Python Scripting [4B]: Exif Based Image Renaming 2

Today I am going to have a look at Pillow and its interface for reading EXIF data from images. As I mentioned previously, Pillow is a fork of PIL (the Python Imaging Library) and contains capabilities to read and write EXIF data from images.
Although there are official documents for Pillow at Readthedocs, it is not very good at describing the objects and methods. I am attempting to pull together a description of the way things work in this post. I used sample code from in this post, which is possibly a reasonably comprehensive listing of how to access the data.

from PIL import Image

def get_exif(filename):
    image =
    return image._getexif()

exif = get_exif('image.jpg')

Essentially you are invoking the Image object to open and read an image, and then calling its _getxif() method to retrieve exif data. What is returned from that call is a dictionary with all the EXIF tags in it. A dictionary is a specific data type in Python that contains a list of key:value pairs. Thus, the exif data is stored as a list of pairs where the key in each case is the numerical index of the tag. So you could look up a specific tag by passing its numerical index. The page listed above goes on to document other ways you can look up the data. Because I can get the list of tag numbers off another page and in fact already know the ones I passed in to IrfanView, I am just going to use the following in my code:


which will give me the values I need.

Listing what I used from the previous post, the decimal tag codes used were as follows:

  • 36867 – DateTimeDigitised. This appears to be returned as a string in the format YYYY:MM:DD HH:MM:SS
  • 37520 – SubSecTime. This appears to be returned as a numerical value.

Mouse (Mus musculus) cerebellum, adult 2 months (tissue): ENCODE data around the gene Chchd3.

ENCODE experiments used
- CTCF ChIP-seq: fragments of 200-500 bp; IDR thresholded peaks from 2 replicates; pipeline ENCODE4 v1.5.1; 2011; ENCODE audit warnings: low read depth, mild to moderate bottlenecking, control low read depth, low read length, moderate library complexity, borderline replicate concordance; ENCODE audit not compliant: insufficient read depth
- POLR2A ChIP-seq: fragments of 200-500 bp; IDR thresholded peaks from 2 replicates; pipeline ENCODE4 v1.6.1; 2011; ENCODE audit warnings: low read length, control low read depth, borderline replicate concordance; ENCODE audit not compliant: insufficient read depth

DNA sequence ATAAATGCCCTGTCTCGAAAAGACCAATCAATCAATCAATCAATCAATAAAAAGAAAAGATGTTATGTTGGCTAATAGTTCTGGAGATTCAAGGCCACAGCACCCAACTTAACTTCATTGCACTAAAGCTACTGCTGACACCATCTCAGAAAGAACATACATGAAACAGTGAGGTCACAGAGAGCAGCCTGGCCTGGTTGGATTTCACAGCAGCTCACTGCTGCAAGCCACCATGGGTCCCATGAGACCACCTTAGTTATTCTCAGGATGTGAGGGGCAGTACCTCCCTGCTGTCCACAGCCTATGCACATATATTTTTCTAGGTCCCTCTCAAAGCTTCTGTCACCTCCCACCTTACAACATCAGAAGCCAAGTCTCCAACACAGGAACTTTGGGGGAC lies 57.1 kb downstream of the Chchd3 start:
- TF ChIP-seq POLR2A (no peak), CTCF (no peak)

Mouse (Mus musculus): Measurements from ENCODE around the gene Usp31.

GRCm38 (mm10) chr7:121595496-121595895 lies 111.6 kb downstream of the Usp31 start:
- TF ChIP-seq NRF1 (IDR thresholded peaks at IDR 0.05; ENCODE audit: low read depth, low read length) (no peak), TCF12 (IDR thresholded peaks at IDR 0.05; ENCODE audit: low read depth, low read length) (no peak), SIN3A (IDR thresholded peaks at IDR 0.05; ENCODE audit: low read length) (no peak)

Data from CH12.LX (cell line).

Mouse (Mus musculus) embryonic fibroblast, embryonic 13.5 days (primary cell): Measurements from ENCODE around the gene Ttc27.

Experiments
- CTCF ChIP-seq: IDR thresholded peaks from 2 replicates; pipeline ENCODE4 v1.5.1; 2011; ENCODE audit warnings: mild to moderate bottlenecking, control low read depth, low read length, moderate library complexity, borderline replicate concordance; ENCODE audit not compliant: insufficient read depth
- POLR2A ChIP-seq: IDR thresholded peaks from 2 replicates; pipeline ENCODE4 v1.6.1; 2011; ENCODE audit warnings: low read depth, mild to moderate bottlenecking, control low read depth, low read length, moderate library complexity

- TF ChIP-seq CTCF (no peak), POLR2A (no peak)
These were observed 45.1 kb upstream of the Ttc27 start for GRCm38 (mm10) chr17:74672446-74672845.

• 272 – Model. Appears to be a string.

There is a bit of manipulation of these values needed for my purposes. The date time data needing to be turned into two strings consisting of the date followed by the time with no extra characters and a space between the two. Followed by the subsectime as 3 characters, then a space, then the model name, and then the original extension.

In other words the file name should be changed to the format: YYYYMMDD HHMMSSmmm <camera name> where mmm is the subsec time in milliseconds.

The other considerations are as follows:

  • The script needs to consider whether it just scans for JPEG files or all files in a directory.
  • It will be run in directories where files have already been renamed so it needs to be able to skip the ones that have already been renamed, or avoid renaming where the code produces a filename that the file already has.
  • If it looks for all files, it needs to be able to handle files that don’t have EXIF data in them. I experimentally changed the script to scan a movie file that was in the same directory as the one that had my sample image in it. The result of attempting to read that file was an IOError raised by python. Another possible outcome is an empty directory object. Therefore I need to determine how the script will handle these instances.
  • If a file doesn’t have exif data we need to decide whether to rename it to something. For example a movie file could possibly be renamed based on the file date/time data rather than exif date/time.
  • One of the things I would like this script to be able to do is to handle filename collisions. The generic way to handle a filename collision is to generate something to add on to the end of a new file name such as a sequence number. This is why I use the SubSecTime value to deal with shooting multiple images with the camera’s drive mode setting on Continuous, where it can take a number of images within milliseconds of each other. Mainly a file collision detection will be needed where the SubSecTime is not set, as is the case on older cameras that I have owned.

I expect all of these considerations will be easy to implement but will require quite a bit of code of course.

So that is the end of this part, so next time I will do some serious coding to bring this together.